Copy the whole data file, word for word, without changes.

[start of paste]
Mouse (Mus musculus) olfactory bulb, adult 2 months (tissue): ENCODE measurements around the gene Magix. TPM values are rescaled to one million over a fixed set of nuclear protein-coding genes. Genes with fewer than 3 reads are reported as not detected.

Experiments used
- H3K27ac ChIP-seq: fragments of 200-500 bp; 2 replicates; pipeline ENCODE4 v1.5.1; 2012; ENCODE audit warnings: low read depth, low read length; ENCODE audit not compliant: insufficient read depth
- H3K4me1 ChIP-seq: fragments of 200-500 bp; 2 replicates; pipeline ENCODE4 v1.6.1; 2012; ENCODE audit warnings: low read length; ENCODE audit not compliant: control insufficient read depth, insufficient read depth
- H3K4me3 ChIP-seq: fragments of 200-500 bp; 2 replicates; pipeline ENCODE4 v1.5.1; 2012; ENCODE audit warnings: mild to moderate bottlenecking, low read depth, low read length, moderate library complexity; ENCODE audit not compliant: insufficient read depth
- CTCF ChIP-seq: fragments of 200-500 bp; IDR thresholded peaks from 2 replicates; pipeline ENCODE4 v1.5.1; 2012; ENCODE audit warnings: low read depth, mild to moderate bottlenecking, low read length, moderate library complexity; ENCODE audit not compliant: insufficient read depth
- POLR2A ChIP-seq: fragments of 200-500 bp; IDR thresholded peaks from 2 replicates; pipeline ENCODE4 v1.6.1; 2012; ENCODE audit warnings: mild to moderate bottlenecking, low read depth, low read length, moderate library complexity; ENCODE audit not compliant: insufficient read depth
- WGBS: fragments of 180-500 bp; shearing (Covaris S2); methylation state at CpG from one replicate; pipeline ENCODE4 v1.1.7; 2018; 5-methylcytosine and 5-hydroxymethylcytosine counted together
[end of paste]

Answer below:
Mouse (Mus musculus) olfactory bulb, adult 2 months (tissue): ENCODE measurements around the gene Magix. TPM values are rescaled to one million over a fixed set of nuclear protein-coding genes. Genes with fewer than 3 reads are reported as not detected.

Experiments used
- H3K27ac ChIP-seq: fragments of 200-500 bp; 2 replicates; pipeline ENCODE4 v1.5.1; 2012; ENCODE audit warnings: low read depth, low read length; ENCODE audit not compliant: insufficient read depth
- H3K4me1 ChIP-seq: fragments of 200-500 bp; 2 replicates; pipeline ENCODE4 v1.6.1; 2012; ENCODE audit warnings: low read length; ENCODE audit not compliant: control insufficient read depth, insufficient read depth
- H3K4me3 ChIP-seq: fragments of 200-500 bp; 2 replicates; pipeline ENCODE4 v1.5.1; 2012; ENCODE audit warnings: mild to moderate bottlenecking, low read depth, low read length, moderate library complexity; ENCODE audit not compliant: insufficient read depth
- CTCF ChIP-seq: fragments of 200-500 bp; IDR thresholded peaks from 2 replicates; pipeline ENCODE4 v1.5.1; 2012; ENCODE audit warnings: low read depth, mild to moderate bottlenecking, low read length, moderate library complexity; ENCODE audit not compliant: insufficient read depth
- POLR2A ChIP-seq: fragments of 200-500 bp; IDR thresholded peaks from 2 replicates; pipeline ENCODE4 v1.6.1; 2012; ENCODE audit warnings: mild to moderate bottlenecking, low read depth, low read length, moderate library complexity; ENCODE audit not compliant: insufficient read depth
- WGBS: fragments of 180-500 bp; shearing (Covaris S2); methylation state at CpG from one replicate; pipeline ENCODE4 v1.1.7; 2018; 5-methylcytosine and 5-hydroxymethylcytosine counted together